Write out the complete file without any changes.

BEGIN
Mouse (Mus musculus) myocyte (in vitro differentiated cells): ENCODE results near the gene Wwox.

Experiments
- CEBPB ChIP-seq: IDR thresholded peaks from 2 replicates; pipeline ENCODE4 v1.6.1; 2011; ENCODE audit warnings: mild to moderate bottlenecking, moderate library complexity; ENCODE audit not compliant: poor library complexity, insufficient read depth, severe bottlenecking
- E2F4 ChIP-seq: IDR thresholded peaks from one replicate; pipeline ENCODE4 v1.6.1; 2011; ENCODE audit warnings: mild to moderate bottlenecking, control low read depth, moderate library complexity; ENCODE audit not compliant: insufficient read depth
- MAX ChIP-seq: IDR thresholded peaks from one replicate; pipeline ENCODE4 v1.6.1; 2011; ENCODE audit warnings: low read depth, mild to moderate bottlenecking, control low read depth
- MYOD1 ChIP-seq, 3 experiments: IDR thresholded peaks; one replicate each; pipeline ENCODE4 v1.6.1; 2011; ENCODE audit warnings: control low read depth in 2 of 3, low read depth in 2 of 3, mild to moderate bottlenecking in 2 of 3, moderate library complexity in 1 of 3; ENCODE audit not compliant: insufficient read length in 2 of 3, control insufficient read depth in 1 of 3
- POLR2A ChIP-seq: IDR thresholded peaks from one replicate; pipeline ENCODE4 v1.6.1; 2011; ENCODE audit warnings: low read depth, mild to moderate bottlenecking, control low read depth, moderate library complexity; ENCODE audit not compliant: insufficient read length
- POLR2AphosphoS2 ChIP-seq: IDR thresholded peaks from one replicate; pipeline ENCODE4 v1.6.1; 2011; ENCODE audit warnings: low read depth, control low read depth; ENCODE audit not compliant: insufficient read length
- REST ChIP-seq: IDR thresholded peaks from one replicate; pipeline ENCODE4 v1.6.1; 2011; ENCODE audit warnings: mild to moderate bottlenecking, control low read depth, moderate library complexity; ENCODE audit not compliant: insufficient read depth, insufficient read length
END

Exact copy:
Mouse (Mus musculus) myocyte (in vitro differentiated cells): ENCODE results near the gene Wwox.

Experiments
- CEBPB ChIP-seq: IDR thresholded peaks from 2 replicates; pipeline ENCODE4 v1.6.1; 2011; ENCODE audit warnings: mild to moderate bottlenecking, moderate library complexity; ENCODE audit not compliant: poor library complexity, insufficient read depth, severe bottlenecking
- E2F4 ChIP-seq: IDR thresholded peaks from one replicate; pipeline ENCODE4 v1.6.1; 2011; ENCODE audit warnings: mild to moderate bottlenecking, control low read depth, moderate library complexity; ENCODE audit not compliant: insufficient read depth
- MAX ChIP-seq: IDR thresholded peaks from one replicate; pipeline ENCODE4 v1.6.1; 2011; ENCODE audit warnings: low read depth, mild to moderate bottlenecking, control low read depth
- MYOD1 ChIP-seq, 3 experiments: IDR thresholded peaks; one replicate each; pipeline ENCODE4 v1.6.1; 2011; ENCODE audit warnings: control low read depth in 2 of 3, low read depth in 2 of 3, mild to moderate bottlenecking in 2 of 3, moderate library complexity in 1 of 3; ENCODE audit not compliant: insufficient read length in 2 of 3, control insufficient read depth in 1 of 3
- POLR2A ChIP-seq: IDR thresholded peaks from one replicate; pipeline ENCODE4 v1.6.1; 2011; ENCODE audit warnings: low read depth, mild to moderate bottlenecking, control low read depth, moderate library complexity; ENCODE audit not compliant: insufficient read length
- POLR2AphosphoS2 ChIP-seq: IDR thresholded peaks from one replicate; pipeline ENCODE4 v1.6.1; 2011; ENCODE audit warnings: low read depth, control low read depth; ENCODE audit not compliant: insufficient read length
- REST ChIP-seq: IDR thresholded peaks from one replicate; pipeline ENCODE4 v1.6.1; 2011; ENCODE audit warnings: mild to moderate bottlenecking, control low read depth, moderate library complexity; ENCODE audit not compliant: insufficient read depth, insufficient read length